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By Don Clark
After 13 weeks on the picket line, the strike (at the Carmeuse Lime and Stone plant in Beachville, Ontario) is over. Some was accomplished but much was lost, including a large measure of innocence.
Carmeuse chose to waste huge amounts of money on mall cop security and scabs – money that would have settled the contract long before it was necessary for the workers to take strike action. These are the obvious actions of a corporate bully who currently does not possess the ability to manage anything.
If Carmeuse wants to avoid a repeat performance in three years, they had better start right now by changing their bully boy attitudes. If their highly-touted site manager, who was imported from England, is anywhere near as good as has been claimed, it is time for the head office in Pittsburgh to give him the responsibility for and the authority needed to clean out the excessive number of bad attitude, anti-union supervisors, managers and HR people and get this operation back to what it can be if it is managed and supervised properly.
Government agencies did little or nothing to support the workers, including the scabs who had questionable qualifications and of course the local, provincial and federal politicians did absolutely nothing. They didn’t even extend the common courtesy of visiting their constituents on the picket line.
I applaud all of the workers who showed courage and determination by sticking it out for a very cold three months. I do not applaud those few who chose to be buddy-buddy with their enemies in security and Carmeuse management.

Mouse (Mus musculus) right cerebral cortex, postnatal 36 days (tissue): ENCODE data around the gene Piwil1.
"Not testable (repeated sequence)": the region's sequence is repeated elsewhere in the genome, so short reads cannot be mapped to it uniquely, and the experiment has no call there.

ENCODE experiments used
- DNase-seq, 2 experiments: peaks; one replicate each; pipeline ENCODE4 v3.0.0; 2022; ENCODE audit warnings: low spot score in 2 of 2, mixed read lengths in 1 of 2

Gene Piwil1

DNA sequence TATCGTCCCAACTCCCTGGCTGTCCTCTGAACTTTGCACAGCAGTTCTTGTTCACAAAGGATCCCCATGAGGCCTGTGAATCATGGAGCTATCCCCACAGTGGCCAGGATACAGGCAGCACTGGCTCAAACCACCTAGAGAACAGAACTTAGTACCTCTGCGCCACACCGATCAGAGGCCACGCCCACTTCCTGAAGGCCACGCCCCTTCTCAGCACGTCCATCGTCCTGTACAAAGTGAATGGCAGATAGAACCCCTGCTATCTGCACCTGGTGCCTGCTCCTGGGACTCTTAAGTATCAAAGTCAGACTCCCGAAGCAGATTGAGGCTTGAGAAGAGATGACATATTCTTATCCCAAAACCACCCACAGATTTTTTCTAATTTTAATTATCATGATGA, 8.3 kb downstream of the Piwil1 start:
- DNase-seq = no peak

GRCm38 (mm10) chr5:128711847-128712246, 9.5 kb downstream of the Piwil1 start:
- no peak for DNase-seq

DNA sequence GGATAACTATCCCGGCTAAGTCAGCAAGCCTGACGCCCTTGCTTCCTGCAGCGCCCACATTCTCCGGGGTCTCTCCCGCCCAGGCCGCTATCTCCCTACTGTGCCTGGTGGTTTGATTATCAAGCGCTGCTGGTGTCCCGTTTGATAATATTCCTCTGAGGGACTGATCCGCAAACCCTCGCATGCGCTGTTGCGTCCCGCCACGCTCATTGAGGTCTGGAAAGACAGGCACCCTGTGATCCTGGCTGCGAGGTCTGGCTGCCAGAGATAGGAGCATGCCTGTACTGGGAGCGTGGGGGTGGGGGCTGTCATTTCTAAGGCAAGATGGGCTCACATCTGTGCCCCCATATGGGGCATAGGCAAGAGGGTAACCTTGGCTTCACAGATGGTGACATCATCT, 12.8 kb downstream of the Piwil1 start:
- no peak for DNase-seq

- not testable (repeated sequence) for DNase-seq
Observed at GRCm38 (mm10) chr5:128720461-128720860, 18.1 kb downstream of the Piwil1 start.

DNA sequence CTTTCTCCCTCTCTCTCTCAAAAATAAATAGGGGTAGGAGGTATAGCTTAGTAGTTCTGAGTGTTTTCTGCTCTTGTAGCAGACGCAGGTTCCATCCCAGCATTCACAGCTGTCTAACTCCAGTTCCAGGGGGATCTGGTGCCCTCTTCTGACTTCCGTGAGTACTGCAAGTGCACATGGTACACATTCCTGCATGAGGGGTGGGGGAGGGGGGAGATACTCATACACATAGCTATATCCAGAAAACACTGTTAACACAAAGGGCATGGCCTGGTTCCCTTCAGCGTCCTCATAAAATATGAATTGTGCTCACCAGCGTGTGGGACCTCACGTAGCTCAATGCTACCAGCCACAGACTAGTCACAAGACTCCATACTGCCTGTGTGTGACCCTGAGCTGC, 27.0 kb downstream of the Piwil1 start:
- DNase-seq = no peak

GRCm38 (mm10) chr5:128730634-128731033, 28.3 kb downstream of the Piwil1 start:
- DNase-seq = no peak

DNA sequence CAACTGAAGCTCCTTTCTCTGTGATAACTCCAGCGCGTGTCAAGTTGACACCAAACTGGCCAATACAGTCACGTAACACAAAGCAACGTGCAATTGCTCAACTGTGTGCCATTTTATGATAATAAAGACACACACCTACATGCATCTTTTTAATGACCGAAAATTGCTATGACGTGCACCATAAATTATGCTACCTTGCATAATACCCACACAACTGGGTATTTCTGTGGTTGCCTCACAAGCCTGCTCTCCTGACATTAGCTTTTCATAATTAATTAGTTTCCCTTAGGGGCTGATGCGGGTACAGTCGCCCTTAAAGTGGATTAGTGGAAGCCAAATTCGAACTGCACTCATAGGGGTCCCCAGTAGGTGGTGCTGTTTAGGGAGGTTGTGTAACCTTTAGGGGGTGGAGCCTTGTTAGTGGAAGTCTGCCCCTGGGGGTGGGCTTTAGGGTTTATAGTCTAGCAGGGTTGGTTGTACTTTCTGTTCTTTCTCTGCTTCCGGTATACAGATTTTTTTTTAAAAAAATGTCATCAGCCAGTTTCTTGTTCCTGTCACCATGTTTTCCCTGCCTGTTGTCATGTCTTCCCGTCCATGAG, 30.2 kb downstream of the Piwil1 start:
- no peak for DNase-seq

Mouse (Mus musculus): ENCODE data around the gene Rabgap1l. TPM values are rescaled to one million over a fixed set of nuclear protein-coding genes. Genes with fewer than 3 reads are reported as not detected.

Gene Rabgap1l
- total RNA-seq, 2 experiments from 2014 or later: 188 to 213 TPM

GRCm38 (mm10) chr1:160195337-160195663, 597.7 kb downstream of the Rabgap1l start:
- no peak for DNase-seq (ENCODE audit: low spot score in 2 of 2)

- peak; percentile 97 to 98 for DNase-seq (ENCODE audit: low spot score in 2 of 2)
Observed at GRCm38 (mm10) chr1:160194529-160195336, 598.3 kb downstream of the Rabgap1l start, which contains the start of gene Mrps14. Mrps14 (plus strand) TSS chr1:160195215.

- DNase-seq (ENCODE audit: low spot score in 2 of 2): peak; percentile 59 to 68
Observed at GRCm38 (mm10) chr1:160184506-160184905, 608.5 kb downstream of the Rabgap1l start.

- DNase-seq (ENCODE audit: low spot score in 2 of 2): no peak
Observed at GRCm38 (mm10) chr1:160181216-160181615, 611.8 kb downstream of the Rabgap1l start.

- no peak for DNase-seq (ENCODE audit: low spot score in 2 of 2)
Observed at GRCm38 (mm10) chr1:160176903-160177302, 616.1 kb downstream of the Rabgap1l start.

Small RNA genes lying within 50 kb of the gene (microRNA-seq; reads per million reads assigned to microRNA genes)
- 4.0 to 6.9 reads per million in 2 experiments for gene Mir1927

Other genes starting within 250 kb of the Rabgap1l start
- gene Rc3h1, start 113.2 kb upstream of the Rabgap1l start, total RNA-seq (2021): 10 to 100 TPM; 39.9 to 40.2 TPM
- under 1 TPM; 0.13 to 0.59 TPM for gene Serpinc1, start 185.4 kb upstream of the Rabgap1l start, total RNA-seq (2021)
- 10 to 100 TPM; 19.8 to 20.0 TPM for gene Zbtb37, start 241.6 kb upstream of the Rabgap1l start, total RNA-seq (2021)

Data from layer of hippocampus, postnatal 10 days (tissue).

Mistakes were made by the union leadership. That is, of course, inevitable and only proves that they are human. These mistakes should be forgiven but not forgotten and lessons must be learned from them. There appears to have been far too much interference by the national union in what was strictly a local strike about local issues. The merger that created Unifor is relatively new and this type of thing must be corrected. Not all facilities are automotive assembly and supplier plants and automotive industry national representatives are not of much use in the quarrying industry. This local union needs a national representative who knows something about mining.
There was one glaring mistake made and, although this is not in any way intended to be judgmental, it is definitely something that must never be allowed to happen again. A young man in his youthful enthusiasm did something foolish, as we have all been inclined to do. Carmeuse insisted that he be a sacrificial lamb and there was a failure to demand that his job be saved as part of the settlement.
If Carmeuse wants to redeem a small part of their reputation in the eyes of this writer and the community in general they will reinstate this young man’s employment after he has served an appropriate suspension for his ill conceived act of youthful exuberance.
A wounded warrior must never be abandoned on the field of battle.